(Courtesy of Mil8)
Although there are many ways you can test changes to your website, none of them are as simple and as effective as A/B Testing. It’s important to remember, however, that A/B testing – even with all its positive features – will not always be suitable to use. In fact, the first step in ensuring its success is to determine if it is the right testing method to use for the kind of problem or situation you are dealing with.
What Is A/B Testing Anyway?
It’s important that you have a correct understanding of what A/B testing can and cannot do, and that means understanding its definition thoroughly.
- A/B testing involves testing two elements.
The first one is your “control” or the element that currently exists in your website. The second element involves the new change that you want to introduce in your website.
- A/B testing must be conducted under the same circumstances.
Say you have a website for kids. Running tests to determine the success rate of Element A from 4:00 p.m. to 8:00 p.m. is a good idea because that’s the time when kids are likely to be home. It would not, however, be a good idea to conduct the same tests for Element B from 9:00 a.m. to 1:00 p.m. because your target market – grade school students – is still likely in school at that time.
The best way to go about this is to test A and B on the same time slot but on different weekdays. You can also do the same on different days of the weekend.
- Use the right and best metric tools to determine the results.
You can’t rely on guesswork or your “instincts” to determine how effective A is over B or vice versa. You need quantifiable results, and you can get that from metric or conversion tools. Naturally, which tools you should use would be determined by the type of conversion you are interested in.
The most commonly used conversion rate is sales.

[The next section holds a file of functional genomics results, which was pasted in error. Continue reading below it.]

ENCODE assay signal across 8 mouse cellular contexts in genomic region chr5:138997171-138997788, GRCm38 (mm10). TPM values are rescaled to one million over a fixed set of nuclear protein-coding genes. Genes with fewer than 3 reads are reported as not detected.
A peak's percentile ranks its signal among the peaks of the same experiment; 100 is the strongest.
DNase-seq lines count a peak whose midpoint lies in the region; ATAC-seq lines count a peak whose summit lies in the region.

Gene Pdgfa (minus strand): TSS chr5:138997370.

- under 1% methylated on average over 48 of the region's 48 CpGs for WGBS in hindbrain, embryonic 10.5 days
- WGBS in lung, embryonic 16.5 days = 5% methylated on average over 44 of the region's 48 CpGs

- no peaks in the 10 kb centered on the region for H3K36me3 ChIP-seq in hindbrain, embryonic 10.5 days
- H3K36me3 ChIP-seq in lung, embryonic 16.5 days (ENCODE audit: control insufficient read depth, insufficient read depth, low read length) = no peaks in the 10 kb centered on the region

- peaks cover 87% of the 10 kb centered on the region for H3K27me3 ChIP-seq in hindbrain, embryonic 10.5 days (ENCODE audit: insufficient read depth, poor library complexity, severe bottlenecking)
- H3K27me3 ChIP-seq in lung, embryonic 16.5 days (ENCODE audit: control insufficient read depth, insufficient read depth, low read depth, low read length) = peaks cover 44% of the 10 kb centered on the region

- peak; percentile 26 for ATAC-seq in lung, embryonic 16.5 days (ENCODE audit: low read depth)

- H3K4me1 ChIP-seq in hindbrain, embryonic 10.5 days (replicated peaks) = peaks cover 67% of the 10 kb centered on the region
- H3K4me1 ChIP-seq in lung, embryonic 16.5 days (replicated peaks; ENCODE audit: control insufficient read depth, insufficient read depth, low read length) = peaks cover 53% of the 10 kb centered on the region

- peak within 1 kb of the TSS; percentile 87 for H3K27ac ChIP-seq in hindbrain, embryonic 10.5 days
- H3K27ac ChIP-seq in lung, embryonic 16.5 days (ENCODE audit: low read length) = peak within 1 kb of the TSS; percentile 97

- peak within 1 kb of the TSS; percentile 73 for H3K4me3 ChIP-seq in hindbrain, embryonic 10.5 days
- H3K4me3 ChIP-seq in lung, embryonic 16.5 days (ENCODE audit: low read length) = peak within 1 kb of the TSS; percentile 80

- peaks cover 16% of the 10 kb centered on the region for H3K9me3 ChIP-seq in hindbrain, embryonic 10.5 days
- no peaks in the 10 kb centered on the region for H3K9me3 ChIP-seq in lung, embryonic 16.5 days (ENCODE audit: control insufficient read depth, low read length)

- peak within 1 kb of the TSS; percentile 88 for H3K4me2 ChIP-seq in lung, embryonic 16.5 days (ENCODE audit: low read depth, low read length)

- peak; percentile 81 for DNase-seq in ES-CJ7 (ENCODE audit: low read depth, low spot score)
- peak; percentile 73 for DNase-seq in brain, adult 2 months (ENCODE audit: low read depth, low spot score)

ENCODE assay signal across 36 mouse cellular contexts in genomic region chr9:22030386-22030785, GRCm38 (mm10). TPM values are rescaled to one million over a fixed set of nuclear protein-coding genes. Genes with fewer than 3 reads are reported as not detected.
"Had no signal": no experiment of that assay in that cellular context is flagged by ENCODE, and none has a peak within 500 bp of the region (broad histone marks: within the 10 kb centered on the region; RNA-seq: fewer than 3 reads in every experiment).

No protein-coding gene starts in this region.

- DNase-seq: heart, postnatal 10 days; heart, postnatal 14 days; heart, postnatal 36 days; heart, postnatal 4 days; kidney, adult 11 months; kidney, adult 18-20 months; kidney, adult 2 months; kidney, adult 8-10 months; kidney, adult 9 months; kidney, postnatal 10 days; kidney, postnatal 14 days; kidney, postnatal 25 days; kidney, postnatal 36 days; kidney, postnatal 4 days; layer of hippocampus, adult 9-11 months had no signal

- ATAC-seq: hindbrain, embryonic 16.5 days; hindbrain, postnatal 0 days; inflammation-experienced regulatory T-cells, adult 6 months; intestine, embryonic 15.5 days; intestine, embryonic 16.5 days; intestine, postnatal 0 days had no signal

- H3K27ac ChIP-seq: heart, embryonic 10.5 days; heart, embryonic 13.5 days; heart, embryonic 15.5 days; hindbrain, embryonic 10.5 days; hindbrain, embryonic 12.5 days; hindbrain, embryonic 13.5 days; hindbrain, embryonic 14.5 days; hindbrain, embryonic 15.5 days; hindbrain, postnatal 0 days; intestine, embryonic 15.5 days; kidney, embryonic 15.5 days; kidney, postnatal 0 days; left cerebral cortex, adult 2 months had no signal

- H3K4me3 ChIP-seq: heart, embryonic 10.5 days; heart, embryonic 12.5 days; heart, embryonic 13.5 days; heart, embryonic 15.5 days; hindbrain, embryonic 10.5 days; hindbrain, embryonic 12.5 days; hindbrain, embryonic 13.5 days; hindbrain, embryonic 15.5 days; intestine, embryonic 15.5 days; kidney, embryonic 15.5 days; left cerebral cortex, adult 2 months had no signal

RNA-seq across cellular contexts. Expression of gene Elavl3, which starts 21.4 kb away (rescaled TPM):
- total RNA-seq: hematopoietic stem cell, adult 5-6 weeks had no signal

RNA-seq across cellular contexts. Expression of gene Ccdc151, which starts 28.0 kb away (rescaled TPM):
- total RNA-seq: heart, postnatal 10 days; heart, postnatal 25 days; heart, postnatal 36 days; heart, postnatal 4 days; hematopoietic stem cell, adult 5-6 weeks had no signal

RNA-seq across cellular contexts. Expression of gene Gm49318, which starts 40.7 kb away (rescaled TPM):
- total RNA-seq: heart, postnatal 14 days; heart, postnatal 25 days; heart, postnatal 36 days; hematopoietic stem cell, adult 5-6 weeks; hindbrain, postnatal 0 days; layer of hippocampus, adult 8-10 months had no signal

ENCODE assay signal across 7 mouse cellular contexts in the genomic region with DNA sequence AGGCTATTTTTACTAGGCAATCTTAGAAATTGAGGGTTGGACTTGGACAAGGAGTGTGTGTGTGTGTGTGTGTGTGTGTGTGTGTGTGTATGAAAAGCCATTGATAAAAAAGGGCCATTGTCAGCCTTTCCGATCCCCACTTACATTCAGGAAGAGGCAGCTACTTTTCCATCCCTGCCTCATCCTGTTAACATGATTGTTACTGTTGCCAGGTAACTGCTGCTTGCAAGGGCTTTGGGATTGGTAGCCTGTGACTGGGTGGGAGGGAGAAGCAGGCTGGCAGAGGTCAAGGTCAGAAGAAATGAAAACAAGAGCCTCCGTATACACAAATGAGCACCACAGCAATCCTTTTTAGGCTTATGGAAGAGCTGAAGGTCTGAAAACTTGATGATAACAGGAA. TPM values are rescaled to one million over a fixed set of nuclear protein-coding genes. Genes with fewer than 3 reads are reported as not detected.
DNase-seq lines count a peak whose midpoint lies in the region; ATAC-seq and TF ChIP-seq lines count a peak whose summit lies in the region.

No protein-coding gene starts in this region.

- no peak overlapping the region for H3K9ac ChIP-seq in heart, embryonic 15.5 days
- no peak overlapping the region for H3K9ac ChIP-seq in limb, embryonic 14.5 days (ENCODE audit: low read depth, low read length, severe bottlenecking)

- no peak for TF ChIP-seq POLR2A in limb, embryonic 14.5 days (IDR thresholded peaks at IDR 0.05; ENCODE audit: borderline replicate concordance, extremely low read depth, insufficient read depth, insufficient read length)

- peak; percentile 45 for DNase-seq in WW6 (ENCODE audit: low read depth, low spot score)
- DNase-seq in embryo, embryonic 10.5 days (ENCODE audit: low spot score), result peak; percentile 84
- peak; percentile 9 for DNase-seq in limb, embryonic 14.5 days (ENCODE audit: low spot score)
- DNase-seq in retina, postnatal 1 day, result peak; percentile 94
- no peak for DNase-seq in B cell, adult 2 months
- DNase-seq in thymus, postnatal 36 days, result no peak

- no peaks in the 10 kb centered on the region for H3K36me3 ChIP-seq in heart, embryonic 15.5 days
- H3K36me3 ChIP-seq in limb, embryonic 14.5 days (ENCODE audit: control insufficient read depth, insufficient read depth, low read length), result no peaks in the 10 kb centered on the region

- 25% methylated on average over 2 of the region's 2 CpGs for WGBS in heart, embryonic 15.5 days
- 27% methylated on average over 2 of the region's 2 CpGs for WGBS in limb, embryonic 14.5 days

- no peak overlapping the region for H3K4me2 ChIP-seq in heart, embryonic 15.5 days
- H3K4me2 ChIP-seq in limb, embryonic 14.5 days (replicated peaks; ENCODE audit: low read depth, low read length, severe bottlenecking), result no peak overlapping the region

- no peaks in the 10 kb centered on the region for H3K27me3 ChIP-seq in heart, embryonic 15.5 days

- Element A brought in 100 visitors and 10 of those made a purchase. That means Element A has a 10% conversion rate.
- Element B brought in 100 visitors but only 5 of those made a purchase. That gives Element B a lower conversion rate at 5%.
Sales conversion rates can also be made more specific or detailed if you don’t just base it on the total number of visits your website received. You can also base it on the number of visits Element A drew in per hour.
There are also other types of conversion rates that may be ideal to use.
- Newsletter sign-ups or subscriptions
- Leads or getting contact information from prospective clients
- Amount of revenue generated by affiliate links
- Amount of revenue generated by click ads
- Amount of time spent on a particular page
When Is A/B Testing Ideal to Use?
The list below is just an example in which A/B testing has proven to be effective. Other areas not listed here may also benefit from A/B testing, but it ultimately depends on the number of changes you are proposing to introduce. Anything more than one would make multivariate testing more suitable.
Here are other parts of your website that are likely to benefit from this type of test.
- Types of buttons used for call to action
- Use of online trust and trade association seals and logos
- Number of images used
The sky’s the limit to what you can discover with A/B testing, but it all boils down to figuring out what’s wrong with your website first.
Lastly, most people mistakenly assume that methods such as A/B testing are only good for evaluating your website and all its components. In reality, you can apply this test as well to marketing methods you may be performing “outside” your website. A good example of this would be your email campaign, and most of its elements may be subject to A/B testing as well.
Want to learn more about A/B testing? You can find more information on the Maxymiser guide to AB testing. You might also be interested in “What’s the Difference Between Quantitative and Qualitative Research?” on the 60 Second Marketer blog.
Ruben Corbo is a freelance writer that writes about technology, gaming, music, and online marketing especially topics about A/B split testing and how to run multivariate tests. Ruben is also an avid gamer and music composer for short films and other visual arts.